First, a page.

Week 4: We’ll discuss the contextual parameters of a text--exigency, audience and purpose--and apply it to our previous readings. I’ll give you another AP essay prompt and a multiple choice passage, followed by more sample responses, rubrics…etc. We’ll conference on your essay identifying rhetorical appeals. Hopefully there will be time for more reading. Your first two essays and your professional conduct in class will constitute your first progress report grade, which we’ll discuss in conference. An essay examining the contextual parameters of a text--you’ll use a selection from the text book--will be due week 6.


Week 5: I’ll introduce the five canons of rhetoric, we’ll identify them in texts and apply them to our own writing. I’ll ask you to begin to assemble ideas for a persuasive essay due week 8. You’ll read the selections in chapter 14 of the textbook--“What is the Future of the Family?” By this time you’ll have some knowledge of three important issues, with several essays about each issue under your belt. If you wish to read the rest of the essays on any of the three issues, you may write about that subject in your persuasive essay. Or you can choose a subject of your own liking.


Week 6: You’ll hand in an essay examining the contextual parameters of one of the six essays you’ve read and we will conference on it. You’ll show me what’s happening with your journal and we will conference on that too. We’ll take another practice AP essay and MC test and then begin to discuss your summer reading


Week 7: This week we’ll look at some poems to see if any of the rhetorical strategies we have been learning are present. You’ll discuss your favorite three selections from your summer reading book.


Week 8: You’ll hand in your persuasive essay and we’ll conference. You may begin to take notes on a personal essay reacting to one of the poems we looked at in week 7. There will another simulated AP exam. You’ll be free to read more from the textbook or from the magazines and newspapers available in the classroom.


Week 9: This week we’ll have an open forum in which each student will discuss for five to ten minutes some important issue they feel strongly about and/or what they have discovered so far in the class. Come prepared to talk. I’ll also collect the personal essay on the poem, short story or drama selection. At the end of the week I’ll give the final for the quarter--an AP essay prompt.


Week 10: We’ll see a movie--The Third Man--and discuss its rhetorical strategies. I’ll give you a novel--Lord Jim--to begin reading. You’ll have four weeks to read it.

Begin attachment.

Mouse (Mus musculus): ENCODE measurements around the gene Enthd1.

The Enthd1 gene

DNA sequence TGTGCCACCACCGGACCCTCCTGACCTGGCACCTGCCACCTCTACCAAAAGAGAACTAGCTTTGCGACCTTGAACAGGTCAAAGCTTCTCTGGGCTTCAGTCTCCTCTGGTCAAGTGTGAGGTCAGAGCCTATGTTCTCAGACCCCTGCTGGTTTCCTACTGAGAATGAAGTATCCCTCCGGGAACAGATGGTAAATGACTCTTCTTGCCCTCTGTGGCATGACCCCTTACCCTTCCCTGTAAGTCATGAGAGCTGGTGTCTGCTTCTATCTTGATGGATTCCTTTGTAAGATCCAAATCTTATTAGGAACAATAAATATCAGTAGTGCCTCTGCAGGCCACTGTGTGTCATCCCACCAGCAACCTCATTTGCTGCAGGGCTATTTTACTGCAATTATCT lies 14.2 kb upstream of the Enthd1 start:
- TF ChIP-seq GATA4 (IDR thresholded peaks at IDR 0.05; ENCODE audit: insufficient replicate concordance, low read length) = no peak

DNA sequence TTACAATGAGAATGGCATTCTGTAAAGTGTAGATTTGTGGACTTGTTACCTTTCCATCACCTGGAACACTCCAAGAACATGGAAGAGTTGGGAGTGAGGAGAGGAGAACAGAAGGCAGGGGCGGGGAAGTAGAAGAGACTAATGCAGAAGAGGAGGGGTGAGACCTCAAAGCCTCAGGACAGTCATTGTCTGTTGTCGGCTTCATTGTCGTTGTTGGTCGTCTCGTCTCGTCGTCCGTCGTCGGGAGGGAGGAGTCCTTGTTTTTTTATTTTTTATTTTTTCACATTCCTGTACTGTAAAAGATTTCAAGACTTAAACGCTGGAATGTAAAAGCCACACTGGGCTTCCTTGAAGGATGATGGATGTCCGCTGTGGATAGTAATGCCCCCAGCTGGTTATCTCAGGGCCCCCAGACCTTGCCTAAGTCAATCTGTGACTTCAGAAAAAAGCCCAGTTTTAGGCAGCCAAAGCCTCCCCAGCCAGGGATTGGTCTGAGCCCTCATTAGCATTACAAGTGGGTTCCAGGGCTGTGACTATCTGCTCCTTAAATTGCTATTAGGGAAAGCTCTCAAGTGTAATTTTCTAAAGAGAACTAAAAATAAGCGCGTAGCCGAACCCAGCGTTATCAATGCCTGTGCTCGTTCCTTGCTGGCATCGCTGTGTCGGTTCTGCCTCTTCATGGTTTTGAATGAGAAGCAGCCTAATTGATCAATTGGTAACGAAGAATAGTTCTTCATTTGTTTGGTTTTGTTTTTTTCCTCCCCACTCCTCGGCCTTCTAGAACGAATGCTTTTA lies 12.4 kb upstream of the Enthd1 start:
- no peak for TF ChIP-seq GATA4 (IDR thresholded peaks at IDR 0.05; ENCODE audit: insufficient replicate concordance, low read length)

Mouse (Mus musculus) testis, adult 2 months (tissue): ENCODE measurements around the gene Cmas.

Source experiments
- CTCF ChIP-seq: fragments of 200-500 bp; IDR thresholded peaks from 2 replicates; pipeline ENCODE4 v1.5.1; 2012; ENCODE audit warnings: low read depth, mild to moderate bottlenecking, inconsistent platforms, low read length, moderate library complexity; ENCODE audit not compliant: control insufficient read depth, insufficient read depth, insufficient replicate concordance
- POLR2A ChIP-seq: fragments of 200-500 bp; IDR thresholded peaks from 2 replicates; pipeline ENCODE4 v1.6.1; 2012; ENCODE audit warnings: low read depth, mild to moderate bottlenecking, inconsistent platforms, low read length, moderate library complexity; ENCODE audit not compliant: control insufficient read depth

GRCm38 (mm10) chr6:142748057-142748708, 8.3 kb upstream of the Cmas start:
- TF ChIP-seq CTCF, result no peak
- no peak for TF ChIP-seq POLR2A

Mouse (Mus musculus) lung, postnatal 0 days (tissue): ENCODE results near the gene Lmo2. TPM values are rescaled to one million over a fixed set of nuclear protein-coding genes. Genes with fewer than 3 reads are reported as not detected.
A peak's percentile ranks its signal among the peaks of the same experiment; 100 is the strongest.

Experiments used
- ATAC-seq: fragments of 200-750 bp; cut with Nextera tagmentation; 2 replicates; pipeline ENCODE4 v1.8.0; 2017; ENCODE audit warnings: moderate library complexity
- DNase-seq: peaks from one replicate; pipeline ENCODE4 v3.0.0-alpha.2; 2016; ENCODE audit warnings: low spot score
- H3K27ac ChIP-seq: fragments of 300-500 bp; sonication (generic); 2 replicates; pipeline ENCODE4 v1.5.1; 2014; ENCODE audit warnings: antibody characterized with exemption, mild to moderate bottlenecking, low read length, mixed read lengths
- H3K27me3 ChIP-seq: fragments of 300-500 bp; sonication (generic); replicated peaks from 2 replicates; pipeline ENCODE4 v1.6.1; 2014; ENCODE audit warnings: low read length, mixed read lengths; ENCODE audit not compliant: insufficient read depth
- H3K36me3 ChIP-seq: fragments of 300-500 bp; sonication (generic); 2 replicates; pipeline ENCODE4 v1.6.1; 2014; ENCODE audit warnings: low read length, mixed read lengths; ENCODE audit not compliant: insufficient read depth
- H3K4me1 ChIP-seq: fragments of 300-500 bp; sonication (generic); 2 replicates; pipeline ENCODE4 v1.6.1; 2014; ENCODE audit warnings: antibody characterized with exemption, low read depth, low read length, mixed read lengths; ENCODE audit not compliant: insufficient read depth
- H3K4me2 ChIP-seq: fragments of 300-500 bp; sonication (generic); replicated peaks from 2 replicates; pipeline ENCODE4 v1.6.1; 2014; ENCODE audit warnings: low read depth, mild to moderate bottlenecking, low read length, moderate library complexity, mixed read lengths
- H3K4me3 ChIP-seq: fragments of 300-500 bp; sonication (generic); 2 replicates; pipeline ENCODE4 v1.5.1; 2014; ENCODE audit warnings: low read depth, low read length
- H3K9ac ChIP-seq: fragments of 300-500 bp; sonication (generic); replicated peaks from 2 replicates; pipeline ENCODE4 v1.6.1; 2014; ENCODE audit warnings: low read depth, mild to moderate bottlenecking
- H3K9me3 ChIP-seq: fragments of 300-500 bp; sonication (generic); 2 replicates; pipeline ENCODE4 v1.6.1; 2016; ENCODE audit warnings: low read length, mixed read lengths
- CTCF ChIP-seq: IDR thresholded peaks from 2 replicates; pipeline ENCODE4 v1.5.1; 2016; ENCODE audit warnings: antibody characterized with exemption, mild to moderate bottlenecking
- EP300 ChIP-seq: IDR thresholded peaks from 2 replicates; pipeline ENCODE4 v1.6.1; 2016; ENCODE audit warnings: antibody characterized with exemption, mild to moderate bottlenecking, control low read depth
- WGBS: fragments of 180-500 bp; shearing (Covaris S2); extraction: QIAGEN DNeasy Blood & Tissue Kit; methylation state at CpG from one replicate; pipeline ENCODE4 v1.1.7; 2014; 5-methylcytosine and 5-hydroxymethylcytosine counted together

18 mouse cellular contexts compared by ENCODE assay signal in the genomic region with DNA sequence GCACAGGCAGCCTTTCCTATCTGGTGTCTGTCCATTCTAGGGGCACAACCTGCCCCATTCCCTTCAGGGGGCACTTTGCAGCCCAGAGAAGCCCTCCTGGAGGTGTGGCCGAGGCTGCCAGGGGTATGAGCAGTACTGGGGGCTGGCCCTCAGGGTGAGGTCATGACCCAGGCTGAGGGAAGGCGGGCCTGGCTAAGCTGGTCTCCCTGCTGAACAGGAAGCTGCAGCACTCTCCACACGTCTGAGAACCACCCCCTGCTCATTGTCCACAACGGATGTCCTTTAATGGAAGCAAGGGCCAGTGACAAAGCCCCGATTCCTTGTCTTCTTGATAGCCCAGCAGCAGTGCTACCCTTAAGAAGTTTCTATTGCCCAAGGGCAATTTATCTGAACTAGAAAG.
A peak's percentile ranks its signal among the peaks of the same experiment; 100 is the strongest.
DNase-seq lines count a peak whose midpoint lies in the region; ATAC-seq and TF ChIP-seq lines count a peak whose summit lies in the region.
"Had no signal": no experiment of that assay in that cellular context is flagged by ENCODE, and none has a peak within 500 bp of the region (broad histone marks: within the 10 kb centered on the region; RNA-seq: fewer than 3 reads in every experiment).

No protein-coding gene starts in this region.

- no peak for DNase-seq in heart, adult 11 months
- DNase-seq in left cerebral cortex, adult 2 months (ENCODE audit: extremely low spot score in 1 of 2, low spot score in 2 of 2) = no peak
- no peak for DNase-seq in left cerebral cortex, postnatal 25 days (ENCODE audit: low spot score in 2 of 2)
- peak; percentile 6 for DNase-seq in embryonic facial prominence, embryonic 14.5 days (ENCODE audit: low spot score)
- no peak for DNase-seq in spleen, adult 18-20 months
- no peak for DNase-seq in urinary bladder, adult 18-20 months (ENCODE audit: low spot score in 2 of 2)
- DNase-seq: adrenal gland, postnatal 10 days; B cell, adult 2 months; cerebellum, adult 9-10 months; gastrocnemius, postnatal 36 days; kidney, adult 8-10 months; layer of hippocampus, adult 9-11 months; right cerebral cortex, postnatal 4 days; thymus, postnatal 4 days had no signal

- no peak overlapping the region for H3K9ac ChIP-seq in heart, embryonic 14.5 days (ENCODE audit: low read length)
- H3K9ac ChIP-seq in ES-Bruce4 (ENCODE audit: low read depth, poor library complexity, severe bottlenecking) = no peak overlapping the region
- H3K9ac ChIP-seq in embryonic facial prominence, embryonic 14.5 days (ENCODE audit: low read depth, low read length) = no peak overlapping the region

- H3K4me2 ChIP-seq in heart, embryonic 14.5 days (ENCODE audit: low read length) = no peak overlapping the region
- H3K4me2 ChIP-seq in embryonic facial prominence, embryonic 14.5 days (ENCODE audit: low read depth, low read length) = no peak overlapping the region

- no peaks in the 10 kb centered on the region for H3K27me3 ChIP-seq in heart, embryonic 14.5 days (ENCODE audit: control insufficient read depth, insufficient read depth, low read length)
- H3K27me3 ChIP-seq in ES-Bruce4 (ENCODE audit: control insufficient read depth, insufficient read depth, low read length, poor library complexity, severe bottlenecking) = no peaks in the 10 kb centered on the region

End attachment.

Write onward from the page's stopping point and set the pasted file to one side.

QUARTER TWO: Understanding and responding to an argument

                                 Understanding and applying rhetorical devices




The goal this quarter is for you to understand the nature of argument and to be able to marshal effective rhetorical strategies when arguing in your own essays. We’ll build on what we learned in the first quarter, using Elements of Argument, The Best American Non-Required Reading of 2006, English Language and Composition, various AP handouts, and our magazine library, hopefully improving our AP exam results. I’ll ask you to write a commencement speech and we’ll read, discuss and write on Lord Jim




1)      reading journal discussed in conference

2)      reading of materials, contribution in class, professional conduct

3)      AP essay and MC passage

4)      Lord Jim quiz

5)      AP essay and MC passage

6)      Lord Jim AP open essay

7)      commencement speech

8)      AP exam as semester final.




Weeks 1 and 2: We’ll carefully walk through the first three chapters of Elements of Argument: “Understanding Argument,” “Responding to Argument,” and “Definition,” using both selections in the book and supplementary handouts. We’ll also evaluate several AP prompts that focus intensely on argument: Queen Elizabeth’s speech to her troops, Lincoln’s Second Inaugural…etc. We’ll continue discussing our summer reading and read the selections in chapter 15—“Are Limits on Freedom of Speech Ever Justified.” You’ll continue to build your journals. I’ll give you an AP essay prompt and a MC passage that focuses on argument and it will count it as a grade.


Week 3: We’ll begin discussing Lord Jim. I’ll give you a reading quiz on the first half of the book. I’ll also give you some background on the history of fiction. We’ll discuss the importance of this book, delving into the moral issues it examines. I may include some shorter texts that will help illuminate the book